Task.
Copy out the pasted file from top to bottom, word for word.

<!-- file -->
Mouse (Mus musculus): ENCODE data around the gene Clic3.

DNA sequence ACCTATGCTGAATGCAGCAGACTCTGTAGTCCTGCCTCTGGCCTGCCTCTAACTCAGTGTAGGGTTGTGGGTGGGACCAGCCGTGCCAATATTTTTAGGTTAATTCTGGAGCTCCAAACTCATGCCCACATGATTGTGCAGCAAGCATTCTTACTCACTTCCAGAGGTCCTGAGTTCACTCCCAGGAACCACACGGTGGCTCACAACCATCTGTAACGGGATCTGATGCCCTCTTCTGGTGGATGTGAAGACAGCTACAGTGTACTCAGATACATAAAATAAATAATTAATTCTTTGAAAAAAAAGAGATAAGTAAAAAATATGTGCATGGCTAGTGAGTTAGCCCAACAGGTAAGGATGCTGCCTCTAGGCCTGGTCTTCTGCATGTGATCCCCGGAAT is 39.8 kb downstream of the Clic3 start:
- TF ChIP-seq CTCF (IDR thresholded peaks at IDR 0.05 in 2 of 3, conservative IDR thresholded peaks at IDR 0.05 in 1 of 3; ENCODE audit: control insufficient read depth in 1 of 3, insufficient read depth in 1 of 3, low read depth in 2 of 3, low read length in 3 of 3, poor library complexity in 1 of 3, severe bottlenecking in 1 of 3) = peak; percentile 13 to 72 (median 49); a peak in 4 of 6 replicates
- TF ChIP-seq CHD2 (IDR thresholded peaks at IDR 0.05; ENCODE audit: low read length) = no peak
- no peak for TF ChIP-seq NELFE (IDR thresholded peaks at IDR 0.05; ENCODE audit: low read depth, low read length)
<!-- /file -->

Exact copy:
Mouse (Mus musculus): ENCODE data around the gene Clic3.

DNA sequence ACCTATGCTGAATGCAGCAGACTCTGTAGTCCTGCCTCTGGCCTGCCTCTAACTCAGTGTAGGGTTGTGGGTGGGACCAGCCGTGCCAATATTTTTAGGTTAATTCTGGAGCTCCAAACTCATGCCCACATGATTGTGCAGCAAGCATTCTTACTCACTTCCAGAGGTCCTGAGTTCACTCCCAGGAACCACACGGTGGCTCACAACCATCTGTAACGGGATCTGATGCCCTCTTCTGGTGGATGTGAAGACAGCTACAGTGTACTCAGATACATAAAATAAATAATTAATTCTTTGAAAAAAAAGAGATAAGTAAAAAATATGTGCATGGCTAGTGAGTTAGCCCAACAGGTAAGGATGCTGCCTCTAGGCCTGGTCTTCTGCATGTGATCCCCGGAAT is 39.8 kb downstream of the Clic3 start:
- TF ChIP-seq CTCF (IDR thresholded peaks at IDR 0.05 in 2 of 3, conservative IDR thresholded peaks at IDR 0.05 in 1 of 3; ENCODE audit: control insufficient read depth in 1 of 3, insufficient read depth in 1 of 3, low read depth in 2 of 3, low read length in 3 of 3, poor library complexity in 1 of 3, severe bottlenecking in 1 of 3) = peak; percentile 13 to 72 (median 49); a peak in 4 of 6 replicates
- TF ChIP-seq CHD2 (IDR thresholded peaks at IDR 0.05; ENCODE audit: low read length) = no peak
- no peak for TF ChIP-seq NELFE (IDR thresholded peaks at IDR 0.05; ENCODE audit: low read depth, low read length)